LOGAN, Utah, October 17, 2016 – Scientists have discovered that Great Basin bristlecone pine, which has the longest lifespan of any non-clonal organism worldwide, is highly resistance to mountain pine beetle.
Mountain pine beetles, a native insect to western North America, have killed millions of trees in the last decade. Warming temperatures associated with climate change have fueled population outbreaks across western North America and caused range expansion northward in Canada and are also fueling extensive outbreaks in high-elevation forests. These outbreaks in iconic high-elevation whitebark and limber pine forests have scientists worried about other high-elevation pines, including Great Basin bristlecone pine.
Pines that have evolved with mountain pine beetle are expected to have more defenses to resist attack. Because high-elevation pines occupy areas that can get extremely cold, they may not have had to deal with mountain pine beetle in the past. As a result, the thought was that they would therefore be more susceptible as they may not have evolved many defenses against the beetles. The U.S. Forest Service Rocky Mountain Research Station and partners at Utah State University surveyed high-elevation stands across the Great Basin region in Utah, Nevada and California to determine which pine species were most vulnerable to mountain pine beetles.
The scientists discovered that not only is Great Basin bristlecone pine less susceptible than other high elevation pine species, but that mountain pine beetles are not killing this species at all, even when other pines in the same area are heavily attacked. Foxtail pine, which is a close relative of Great Basin bristlecone pine, experienced only low levels of beetle-caused mortality. By contrast, mountain pine beetles in the same areas killed large numbers of limber pines. What are the potential factors driving this unique resistance in the world’s longest living non-clonal trees? Tree sampling conducted by the scientists provides insight into this question.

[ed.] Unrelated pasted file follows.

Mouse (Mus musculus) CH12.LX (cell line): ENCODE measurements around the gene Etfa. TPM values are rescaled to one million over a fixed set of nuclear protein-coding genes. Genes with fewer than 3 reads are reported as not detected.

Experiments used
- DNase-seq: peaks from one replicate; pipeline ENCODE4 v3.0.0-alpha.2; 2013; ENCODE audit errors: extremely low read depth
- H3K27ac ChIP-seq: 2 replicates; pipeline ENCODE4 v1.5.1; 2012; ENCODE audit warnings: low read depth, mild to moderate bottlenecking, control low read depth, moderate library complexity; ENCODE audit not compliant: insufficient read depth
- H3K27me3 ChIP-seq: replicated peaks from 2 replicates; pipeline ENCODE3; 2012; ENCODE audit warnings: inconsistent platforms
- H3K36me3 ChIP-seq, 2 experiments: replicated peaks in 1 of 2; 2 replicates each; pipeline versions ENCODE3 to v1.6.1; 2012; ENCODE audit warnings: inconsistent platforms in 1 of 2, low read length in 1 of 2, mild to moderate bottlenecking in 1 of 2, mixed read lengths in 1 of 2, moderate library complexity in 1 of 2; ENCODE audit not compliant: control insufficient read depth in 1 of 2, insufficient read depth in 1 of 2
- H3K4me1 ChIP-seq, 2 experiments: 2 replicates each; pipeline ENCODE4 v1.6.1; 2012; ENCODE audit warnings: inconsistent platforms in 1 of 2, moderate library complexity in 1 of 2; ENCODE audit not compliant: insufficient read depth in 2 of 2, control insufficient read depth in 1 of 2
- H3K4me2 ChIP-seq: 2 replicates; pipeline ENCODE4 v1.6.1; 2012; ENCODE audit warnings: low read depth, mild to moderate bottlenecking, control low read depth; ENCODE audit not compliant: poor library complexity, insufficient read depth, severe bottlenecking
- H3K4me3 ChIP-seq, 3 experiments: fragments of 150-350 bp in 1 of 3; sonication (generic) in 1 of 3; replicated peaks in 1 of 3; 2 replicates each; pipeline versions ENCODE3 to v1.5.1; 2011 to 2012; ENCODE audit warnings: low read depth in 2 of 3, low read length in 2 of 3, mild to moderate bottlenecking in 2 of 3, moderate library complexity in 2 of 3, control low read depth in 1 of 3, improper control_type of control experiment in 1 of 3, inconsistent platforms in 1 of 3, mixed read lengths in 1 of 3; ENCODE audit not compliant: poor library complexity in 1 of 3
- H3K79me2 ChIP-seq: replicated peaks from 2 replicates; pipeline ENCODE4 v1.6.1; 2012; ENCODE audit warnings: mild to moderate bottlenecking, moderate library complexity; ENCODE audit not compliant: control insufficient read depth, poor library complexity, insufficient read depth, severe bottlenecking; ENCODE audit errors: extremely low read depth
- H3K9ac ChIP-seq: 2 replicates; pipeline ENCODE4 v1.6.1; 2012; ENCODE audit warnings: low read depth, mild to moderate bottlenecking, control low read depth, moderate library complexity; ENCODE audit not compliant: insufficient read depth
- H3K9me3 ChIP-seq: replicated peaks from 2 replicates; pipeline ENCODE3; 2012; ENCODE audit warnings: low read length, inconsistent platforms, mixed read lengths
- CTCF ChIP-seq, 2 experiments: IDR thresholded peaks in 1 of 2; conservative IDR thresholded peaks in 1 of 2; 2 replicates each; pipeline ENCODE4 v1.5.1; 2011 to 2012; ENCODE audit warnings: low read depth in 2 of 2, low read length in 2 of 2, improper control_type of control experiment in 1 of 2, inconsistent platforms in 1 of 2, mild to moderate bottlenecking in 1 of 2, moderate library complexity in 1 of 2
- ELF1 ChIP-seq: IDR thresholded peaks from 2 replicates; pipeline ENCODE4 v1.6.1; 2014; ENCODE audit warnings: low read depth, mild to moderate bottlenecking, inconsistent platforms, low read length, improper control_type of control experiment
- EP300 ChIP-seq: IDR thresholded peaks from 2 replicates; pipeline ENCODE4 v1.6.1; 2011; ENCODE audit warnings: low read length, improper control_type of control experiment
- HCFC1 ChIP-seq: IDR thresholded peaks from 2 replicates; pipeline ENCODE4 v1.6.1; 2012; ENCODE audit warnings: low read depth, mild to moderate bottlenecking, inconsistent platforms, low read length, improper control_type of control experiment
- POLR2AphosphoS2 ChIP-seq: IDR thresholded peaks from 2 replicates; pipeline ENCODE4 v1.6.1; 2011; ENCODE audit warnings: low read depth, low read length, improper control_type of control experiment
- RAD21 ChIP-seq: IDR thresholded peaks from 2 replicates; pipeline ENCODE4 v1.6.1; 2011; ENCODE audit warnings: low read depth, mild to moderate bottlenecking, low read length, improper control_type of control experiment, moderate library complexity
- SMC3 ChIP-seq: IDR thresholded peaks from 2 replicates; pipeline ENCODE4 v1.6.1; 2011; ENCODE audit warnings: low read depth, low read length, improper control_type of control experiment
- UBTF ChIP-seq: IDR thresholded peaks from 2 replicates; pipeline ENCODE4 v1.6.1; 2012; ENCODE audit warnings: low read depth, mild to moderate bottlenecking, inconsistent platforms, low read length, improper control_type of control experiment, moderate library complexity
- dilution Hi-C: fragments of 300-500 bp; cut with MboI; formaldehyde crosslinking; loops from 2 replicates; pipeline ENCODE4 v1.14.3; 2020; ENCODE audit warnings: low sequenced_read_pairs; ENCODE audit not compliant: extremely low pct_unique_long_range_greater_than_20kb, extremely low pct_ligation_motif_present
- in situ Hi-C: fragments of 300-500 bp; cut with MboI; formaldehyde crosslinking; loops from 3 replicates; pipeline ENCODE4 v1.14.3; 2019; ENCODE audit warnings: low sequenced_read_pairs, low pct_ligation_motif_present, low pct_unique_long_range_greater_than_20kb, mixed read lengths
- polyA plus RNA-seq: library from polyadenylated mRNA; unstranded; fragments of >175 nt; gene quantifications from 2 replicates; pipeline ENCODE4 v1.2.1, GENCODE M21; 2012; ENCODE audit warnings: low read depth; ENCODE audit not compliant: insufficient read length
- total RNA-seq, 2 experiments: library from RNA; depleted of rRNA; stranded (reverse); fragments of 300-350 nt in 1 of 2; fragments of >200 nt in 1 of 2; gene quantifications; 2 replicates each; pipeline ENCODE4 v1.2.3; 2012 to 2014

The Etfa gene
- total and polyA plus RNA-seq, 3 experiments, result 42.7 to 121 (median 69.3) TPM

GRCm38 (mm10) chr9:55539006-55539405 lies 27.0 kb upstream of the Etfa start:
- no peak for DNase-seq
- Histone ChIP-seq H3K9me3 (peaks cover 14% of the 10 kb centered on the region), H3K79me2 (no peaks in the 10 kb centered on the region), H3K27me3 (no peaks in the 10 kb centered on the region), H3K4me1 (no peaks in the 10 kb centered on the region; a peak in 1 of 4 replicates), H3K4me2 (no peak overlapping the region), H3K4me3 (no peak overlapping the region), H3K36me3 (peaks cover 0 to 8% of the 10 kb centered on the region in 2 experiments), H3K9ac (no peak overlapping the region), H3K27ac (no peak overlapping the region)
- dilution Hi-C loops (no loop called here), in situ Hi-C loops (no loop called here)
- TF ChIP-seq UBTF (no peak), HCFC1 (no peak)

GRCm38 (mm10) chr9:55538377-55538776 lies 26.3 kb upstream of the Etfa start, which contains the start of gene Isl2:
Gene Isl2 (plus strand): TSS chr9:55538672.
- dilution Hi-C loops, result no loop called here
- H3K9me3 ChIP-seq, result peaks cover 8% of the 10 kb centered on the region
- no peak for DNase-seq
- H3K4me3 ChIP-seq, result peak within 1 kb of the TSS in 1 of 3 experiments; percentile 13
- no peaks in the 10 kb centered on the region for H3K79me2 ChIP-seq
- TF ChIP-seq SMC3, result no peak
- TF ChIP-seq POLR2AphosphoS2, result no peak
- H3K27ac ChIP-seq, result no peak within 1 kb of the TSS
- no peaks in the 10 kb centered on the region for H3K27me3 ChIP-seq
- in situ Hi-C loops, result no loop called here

Great Basin bristlecone pine had eight times the level of chemical resin defenses than limber pine, and four times more than foxtail pine. “We were very surprised to find such incredible defenses in Great Basin bristlecone pine,” said Dr. Barbara Bentz, lead scientist on the study with the U.S. Forest Service Rocky Mountain Research Station. "Great Basin bristlecone and foxtail pines were also found to have greater wood density than limber pines. High resin content and high wood density are traits that also aid in the extreme longevity of bristlecone pines, which can live to be more than 5000 years old. Extreme longevity and past evolutionary experiences have helped this species survive current pressures in a changing climate.”
Understanding resistance mechanisms in these trees will help facilitate the conservation of high-elevation keystone species and development of novel strategies for protection of other pine species from mountain pine beetle attacks.
View the publication here.
Learn more about the study in this Science Spotlight.
Citation: Bentz, Barbara J.; Hood, Sharon M.; Hansen, E. Matthew; Vandygriff, James C.; Mock, Karen E. 2016. Defense traits in the long-lived Great Basin bristlecone pine and resistance to the native herbivore mountain pine beetle. New Phytologist. doi: 10.1111/nph.14191.
The Rocky Mountain Research Station (RMRS) is one of seven units within the U.S. Forest Service Research and Development. RMRS maintains 14 field laboratories throughout a 12-state territory encompassing parts of the Great Basin, Southwest, Rocky Mountains, and the Great Plains. RMRS also administers and conducts research on 14 experimental forests, ranges and watersheds and maintains long-term research databases for these areas. While anchored in the geography of the West our research is global in scale. To find out more about the RMRS go to www.fs.fed.us/rmrs. You can also follow us on Twitter at www.twitter.com/usfs_rmrs.
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